Thursday, November 10, 2011

Dishonourable Discharge

It is probably impossible for anyone in the US not to have heard the news surrounding Penn State.  As a Big Ten fan, I am all too familiar with Penn State, but have, thankfully, seen my Michigan Wolverines best them in most things of late.  But this blog isn’t about sports.

Please just hear me out before rallying your pitchforks.  What is happening at Penn State is wrong.  Joe Paterno deserves better, those kids who were violated deserve better, but at some point, the right thing needs to be done.  More than anything, what do we actually know?  I have spent a good amount of time watching and reading articles, and barring one victim’s parent that has come out to speak, we only know the culpability of Jerry Sandusky, the man who allegedly violated children in what can only be described as the most grotesque and horrifying ways.  What Sandusky did, if proven to be true, is wrong, and he should pay.  He should have life-time cell-mate named Bubba that is his special friend.  But what facts do we actually know?

Here’s my issue, and feel free to point me to your online proof – but what has the Commonwealth Attorneys’ office of Pennsylvania come out and said?  They’ve talked about what Sandusky is accused of doing, they’ve talked about Paterno being aware of what was occurring, but to what extent?

My argument is simple, really, why don’t we wait and see what actually happened?

Right now, we’re basing all this outrage on supposition.  And what is that saying about making assumptions?  I am not trying to minimise what are terrible circumstances – those kids deserved someone to stand up for them, and to have someone like Sandusky taking advantage of kids who were in need is disgusting.  But is the issue that we should be going after Sandusky or going after Penn State, and by extension, Joe Paterno.

I’ll fully admit, yes, Joe Paterno, as the face and head of Penn State football should have done more when he heard what was going on.  And the actions that Sandusky was allowed to commit are atrocious, and to be able to continue those actions without fear of reprisal is of course intolerable.  But at what point are we holding Paterno to a standard that most people wouldn’t be able to meet?  I’m not absolving anyone of guilt; I’m not saying things occurred that shouldn’t have.  But what purpose does it serve to bring Joe Paterno down in this disgusting scandal when his crime is no worse than any other Americans?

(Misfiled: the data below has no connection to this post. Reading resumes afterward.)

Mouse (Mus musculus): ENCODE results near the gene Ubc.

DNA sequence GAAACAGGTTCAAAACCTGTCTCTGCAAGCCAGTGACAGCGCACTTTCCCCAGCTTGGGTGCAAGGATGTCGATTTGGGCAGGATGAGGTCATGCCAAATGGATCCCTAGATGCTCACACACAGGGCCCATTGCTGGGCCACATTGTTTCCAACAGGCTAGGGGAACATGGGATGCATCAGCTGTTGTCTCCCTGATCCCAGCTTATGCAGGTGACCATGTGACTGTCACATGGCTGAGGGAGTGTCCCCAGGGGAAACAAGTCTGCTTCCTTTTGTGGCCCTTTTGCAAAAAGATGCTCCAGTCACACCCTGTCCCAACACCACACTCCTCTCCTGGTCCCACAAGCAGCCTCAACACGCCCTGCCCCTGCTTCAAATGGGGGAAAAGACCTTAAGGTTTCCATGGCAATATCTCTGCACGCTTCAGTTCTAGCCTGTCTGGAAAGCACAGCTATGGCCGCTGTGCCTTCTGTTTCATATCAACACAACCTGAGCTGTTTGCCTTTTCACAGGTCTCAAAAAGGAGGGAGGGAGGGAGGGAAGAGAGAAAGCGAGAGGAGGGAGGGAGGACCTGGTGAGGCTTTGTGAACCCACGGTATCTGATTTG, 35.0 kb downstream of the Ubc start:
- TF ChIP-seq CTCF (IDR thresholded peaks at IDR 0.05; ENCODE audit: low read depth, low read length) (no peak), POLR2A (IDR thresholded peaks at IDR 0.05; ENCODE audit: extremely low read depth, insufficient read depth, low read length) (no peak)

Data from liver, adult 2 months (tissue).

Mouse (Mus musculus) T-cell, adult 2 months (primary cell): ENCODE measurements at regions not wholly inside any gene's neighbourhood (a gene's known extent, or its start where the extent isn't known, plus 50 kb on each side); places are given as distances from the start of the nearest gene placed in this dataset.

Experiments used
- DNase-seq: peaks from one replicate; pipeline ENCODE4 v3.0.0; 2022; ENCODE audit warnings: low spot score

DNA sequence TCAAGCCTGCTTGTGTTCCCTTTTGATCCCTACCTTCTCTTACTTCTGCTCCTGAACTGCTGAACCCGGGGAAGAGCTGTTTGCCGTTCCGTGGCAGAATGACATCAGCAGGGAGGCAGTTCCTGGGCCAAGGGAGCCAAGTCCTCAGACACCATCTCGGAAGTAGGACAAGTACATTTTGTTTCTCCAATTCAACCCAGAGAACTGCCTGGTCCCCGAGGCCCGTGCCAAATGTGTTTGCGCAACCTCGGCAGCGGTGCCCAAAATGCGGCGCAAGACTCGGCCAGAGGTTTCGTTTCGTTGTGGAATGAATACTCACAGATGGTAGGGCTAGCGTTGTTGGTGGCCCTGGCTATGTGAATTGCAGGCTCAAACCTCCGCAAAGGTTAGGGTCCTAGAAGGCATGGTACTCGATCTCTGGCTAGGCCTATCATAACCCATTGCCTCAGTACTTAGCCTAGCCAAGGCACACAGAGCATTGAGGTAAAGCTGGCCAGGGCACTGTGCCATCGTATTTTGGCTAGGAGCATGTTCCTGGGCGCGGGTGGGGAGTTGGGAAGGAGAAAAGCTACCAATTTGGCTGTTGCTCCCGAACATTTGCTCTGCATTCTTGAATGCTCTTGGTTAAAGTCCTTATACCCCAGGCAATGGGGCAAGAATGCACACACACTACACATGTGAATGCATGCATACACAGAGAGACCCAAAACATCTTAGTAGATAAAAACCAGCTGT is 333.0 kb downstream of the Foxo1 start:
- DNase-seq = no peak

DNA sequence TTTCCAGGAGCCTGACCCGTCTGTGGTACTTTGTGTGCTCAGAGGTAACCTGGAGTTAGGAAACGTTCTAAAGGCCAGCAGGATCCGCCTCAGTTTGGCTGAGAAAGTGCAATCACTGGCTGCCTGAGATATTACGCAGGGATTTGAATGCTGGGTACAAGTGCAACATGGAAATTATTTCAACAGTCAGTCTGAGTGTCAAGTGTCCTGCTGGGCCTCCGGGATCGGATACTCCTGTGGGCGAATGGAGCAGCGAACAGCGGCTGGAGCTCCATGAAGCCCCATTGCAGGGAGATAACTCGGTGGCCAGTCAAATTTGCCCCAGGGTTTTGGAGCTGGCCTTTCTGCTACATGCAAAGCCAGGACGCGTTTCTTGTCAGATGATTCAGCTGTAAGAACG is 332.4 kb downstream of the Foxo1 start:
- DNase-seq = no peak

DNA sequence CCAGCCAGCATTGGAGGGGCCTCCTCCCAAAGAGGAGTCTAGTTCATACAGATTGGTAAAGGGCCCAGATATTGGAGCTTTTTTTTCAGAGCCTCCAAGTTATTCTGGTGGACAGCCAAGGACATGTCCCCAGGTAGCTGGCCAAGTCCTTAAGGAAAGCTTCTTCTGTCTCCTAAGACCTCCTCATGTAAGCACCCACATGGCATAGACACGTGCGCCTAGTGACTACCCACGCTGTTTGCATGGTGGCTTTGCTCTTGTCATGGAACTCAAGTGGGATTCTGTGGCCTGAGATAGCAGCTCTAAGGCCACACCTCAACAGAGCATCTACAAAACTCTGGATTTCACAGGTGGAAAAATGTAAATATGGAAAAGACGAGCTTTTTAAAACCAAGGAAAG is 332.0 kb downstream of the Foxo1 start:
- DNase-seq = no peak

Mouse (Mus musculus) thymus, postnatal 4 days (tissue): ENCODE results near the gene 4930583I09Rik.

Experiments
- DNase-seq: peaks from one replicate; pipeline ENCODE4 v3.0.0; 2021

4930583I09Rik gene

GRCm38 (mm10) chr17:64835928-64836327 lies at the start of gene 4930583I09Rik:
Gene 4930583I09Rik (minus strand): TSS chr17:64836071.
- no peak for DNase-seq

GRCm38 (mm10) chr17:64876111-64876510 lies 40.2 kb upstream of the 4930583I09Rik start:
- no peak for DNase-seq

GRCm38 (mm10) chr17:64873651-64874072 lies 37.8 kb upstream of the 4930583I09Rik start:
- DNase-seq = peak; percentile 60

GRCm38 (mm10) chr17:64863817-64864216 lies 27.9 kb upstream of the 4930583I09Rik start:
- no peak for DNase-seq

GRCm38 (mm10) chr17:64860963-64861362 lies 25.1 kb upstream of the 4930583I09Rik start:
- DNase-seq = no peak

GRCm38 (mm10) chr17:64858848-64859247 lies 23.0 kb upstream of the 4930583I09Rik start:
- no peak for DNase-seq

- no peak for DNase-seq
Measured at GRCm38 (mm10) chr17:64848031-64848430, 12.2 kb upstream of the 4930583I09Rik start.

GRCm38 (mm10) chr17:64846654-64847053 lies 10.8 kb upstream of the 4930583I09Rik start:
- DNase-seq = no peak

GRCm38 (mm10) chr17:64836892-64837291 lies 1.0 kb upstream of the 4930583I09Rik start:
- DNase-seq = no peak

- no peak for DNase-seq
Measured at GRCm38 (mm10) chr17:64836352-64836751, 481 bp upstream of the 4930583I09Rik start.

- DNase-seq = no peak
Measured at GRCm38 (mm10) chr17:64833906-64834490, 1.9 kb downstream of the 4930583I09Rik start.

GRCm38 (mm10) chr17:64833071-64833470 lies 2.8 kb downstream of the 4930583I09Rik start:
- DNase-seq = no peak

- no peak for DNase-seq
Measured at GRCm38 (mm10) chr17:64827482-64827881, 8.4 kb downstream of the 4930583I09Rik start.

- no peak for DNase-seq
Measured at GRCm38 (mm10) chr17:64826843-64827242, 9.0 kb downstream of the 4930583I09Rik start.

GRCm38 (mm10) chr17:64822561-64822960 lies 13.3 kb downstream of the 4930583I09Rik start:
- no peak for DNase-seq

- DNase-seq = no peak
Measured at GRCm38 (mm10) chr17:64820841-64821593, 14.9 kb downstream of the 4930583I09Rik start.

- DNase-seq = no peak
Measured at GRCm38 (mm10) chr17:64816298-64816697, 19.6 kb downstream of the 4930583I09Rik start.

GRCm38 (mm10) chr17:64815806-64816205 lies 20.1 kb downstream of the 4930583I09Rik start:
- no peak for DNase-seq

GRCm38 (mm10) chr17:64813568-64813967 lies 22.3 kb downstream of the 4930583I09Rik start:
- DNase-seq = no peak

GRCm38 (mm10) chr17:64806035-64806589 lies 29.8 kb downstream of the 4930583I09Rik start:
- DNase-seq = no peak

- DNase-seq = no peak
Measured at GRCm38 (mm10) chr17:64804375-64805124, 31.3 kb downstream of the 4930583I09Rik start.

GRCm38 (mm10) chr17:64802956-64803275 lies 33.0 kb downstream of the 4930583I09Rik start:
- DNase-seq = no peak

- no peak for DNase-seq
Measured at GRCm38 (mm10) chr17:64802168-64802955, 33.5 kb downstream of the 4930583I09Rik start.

I, perhaps foolishly, made a comment in the forums about this, saying, most people avoid confrontation.  Does that make it right?  No, I get that.  And I work for a public safety agency (I should just come out and say it, I work for a Police Department), and in more cases than not, things like this go unnoticed or not acted upon out of fear.  Did Joe hesitate where he should have acted?  Of course, anyone can say that in hindsight.  The real issues here are not the over-hyped, poorly written articles all over, but the fact that we’re being forced to focus our anger on Joe Paterno for doing what most people would have done in his situation.

The most Joe Paterno is guilty of is not doing the right thing, of being a coward.  Does that make it a fireable offence?  Does that mean his should be the head on the platter?  I’d argue no.

The mistake Joe made was egregious; it put the lives of more kids in Sandusky’s path that should have been protected.  But what about all of Paterno’s superiors?  He took the information given to him by his grad student and told his bosses.  Could he have done more?  Yes, but as anyone who has worked in any kind of job, you report issues to your bosses and expect them to act.

I can go in circles talking about how Paterno didn’t do the right thing, but legally, he did what he had to. The argument is being made that he should have contacted the police.  In a similar situation, is that what you would have done?  I get run-downs every day of things of this nature, happening every day and they all read basically the same – the victims come forward.  I have read maybe a few that have said, it was reported by a third party.  It is awful, I agree, but that is the state of it.  Again, this isn’t an excuse, but in most circumstances, it isn’t a hero that comes in and is an avenging angel, something Paterno could have been, but it is usually the victim realising what shouldn’t be occurring and standing up for themselves.

I only ask this – that we not jump to conclusions.  Joe Paterno is paying a heavy price for making a bad decision.  The media is enjoying every second of it, but me, I’m going to lament the tragedy that befall needy children in the Penn State community  for years, and the unceremonious way a man who made that university what it is today is being treated.  The only winners in this travesty are ESPN and the rest of the media circus.  Those kids won’t get justice, Sandusky won’t get justice and Paterno isn’t getting justice.

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